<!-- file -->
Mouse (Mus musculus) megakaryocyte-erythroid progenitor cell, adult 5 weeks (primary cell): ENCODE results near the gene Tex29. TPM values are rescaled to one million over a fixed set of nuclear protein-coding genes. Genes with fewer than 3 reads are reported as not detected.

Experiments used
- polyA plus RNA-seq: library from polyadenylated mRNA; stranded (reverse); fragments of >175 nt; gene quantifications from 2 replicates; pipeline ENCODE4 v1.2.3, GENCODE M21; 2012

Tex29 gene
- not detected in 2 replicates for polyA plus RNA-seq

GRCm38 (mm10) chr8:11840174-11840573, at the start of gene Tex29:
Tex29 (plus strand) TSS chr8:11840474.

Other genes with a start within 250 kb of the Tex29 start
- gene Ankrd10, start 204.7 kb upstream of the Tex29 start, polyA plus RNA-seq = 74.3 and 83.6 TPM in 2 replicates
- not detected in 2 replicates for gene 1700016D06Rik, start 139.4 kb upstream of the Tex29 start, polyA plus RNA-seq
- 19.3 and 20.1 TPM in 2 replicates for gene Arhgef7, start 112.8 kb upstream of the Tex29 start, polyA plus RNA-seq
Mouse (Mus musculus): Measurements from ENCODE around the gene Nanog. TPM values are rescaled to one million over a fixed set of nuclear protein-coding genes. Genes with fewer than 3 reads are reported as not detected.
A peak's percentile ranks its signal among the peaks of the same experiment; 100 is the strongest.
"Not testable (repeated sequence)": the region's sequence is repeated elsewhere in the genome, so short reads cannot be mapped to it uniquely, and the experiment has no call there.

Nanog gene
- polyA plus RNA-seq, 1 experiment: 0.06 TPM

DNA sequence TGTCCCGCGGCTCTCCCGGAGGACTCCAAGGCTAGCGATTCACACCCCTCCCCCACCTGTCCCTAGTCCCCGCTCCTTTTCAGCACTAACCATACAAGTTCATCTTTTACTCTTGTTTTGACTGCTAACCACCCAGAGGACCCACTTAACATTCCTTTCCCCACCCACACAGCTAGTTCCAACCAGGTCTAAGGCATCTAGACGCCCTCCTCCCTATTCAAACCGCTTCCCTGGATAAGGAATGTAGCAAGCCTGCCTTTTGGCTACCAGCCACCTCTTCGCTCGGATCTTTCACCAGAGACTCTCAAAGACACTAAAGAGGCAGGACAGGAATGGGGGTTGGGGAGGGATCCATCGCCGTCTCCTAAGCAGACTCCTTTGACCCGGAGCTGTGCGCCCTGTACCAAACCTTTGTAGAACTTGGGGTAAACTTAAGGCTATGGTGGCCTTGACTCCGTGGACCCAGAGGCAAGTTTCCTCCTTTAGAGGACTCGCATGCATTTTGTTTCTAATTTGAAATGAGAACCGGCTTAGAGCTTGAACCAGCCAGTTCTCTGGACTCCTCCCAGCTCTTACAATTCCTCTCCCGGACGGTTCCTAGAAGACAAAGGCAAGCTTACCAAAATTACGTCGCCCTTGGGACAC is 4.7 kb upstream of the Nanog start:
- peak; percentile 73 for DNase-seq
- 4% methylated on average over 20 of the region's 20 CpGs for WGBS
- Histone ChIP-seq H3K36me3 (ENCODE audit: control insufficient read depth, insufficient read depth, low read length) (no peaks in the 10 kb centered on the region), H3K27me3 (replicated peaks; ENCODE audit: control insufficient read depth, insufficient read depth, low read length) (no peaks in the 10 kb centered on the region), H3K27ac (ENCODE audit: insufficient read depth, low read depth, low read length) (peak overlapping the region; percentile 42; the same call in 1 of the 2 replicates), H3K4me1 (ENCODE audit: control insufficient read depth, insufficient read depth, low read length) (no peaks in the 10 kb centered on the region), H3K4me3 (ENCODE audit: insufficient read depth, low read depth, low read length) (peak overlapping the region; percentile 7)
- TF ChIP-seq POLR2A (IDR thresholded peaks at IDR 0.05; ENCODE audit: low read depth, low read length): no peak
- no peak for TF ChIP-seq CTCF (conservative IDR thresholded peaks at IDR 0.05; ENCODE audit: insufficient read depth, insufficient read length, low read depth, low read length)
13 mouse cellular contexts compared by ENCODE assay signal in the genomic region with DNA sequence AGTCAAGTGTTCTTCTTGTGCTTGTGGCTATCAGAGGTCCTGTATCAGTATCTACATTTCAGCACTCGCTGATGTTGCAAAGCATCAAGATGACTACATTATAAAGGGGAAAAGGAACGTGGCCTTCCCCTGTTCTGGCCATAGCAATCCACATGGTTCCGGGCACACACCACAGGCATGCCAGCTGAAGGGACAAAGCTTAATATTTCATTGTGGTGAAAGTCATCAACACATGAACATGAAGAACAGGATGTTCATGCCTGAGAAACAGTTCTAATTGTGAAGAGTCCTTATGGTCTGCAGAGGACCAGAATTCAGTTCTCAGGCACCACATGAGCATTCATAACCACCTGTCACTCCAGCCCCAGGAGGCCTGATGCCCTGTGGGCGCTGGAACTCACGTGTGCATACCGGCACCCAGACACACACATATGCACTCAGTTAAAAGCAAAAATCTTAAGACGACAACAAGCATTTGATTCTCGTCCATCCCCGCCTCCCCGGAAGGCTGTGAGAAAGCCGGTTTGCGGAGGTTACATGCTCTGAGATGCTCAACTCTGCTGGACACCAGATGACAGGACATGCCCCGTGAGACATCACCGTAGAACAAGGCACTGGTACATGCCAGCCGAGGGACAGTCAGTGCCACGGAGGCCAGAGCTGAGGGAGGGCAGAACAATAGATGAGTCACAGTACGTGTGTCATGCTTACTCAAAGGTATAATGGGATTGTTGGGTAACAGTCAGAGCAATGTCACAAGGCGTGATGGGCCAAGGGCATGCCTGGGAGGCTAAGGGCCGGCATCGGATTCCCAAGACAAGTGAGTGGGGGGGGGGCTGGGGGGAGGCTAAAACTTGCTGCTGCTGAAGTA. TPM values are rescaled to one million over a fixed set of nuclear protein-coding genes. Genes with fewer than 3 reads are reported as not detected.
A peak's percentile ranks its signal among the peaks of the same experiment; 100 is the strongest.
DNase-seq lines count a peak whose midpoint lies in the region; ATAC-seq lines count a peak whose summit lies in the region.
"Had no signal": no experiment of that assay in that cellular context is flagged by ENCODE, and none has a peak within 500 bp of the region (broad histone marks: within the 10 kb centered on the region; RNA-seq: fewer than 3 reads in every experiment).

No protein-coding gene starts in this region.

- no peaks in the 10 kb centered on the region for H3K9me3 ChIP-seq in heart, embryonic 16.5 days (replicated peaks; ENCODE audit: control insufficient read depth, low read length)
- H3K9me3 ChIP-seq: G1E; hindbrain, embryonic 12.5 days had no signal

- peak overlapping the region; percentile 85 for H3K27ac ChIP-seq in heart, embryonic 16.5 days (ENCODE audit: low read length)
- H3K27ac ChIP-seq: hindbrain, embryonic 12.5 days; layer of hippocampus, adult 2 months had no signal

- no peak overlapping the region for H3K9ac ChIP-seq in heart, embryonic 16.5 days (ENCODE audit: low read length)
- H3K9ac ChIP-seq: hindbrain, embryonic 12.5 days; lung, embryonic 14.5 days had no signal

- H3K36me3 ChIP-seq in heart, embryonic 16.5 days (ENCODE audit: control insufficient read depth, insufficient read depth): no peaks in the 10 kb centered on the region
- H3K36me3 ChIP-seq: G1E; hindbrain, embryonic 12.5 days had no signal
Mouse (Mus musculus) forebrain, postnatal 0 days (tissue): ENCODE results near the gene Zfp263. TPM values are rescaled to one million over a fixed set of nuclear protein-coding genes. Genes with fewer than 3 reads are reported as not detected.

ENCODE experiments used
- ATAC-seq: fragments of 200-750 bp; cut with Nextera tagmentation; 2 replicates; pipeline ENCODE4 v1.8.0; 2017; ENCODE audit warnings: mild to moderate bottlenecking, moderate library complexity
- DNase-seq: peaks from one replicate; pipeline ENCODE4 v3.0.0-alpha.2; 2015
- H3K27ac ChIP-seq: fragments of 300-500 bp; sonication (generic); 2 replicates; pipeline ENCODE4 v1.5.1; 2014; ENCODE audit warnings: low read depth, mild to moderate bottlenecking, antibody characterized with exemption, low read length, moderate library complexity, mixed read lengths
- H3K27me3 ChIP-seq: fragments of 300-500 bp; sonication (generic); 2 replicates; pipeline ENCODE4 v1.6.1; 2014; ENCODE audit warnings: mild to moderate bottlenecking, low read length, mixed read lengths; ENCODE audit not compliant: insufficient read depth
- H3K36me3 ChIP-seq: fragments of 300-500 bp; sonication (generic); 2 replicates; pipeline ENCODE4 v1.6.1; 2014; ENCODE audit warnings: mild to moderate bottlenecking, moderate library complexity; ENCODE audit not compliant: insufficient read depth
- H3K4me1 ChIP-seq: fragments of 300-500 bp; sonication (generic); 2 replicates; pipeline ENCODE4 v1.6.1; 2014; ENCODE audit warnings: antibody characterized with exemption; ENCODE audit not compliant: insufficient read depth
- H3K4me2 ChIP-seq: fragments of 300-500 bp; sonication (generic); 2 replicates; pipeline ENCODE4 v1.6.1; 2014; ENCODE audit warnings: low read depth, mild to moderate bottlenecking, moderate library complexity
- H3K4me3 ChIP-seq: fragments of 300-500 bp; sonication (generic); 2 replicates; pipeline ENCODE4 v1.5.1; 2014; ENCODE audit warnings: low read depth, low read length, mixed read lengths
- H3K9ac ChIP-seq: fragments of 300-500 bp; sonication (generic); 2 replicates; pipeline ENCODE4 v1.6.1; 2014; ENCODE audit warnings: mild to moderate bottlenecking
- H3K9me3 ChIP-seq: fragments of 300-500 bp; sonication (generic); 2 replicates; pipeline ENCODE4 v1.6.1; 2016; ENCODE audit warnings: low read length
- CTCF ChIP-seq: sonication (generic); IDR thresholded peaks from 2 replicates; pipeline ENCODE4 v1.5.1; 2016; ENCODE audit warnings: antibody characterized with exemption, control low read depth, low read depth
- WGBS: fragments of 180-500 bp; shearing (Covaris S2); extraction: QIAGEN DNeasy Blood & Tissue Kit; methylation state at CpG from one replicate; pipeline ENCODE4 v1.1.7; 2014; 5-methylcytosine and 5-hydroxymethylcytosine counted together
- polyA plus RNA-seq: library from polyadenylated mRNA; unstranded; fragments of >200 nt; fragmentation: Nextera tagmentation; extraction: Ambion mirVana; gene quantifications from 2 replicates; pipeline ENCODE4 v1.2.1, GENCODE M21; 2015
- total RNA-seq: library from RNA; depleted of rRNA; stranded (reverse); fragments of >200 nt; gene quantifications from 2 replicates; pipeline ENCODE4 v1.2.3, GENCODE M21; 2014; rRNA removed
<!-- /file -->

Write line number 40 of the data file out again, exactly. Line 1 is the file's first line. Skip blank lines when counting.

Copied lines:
- H3K27ac ChIP-seq: fragments of 300-500 bp; sonication (generic); 2 replicates; pipeline ENCODE4 v1.5.1; 2014; ENCODE audit warnings: low read depth, mild to moderate bottlenecking, antibody characterized with exemption, low read length, moderate library complexity, mixed read lengths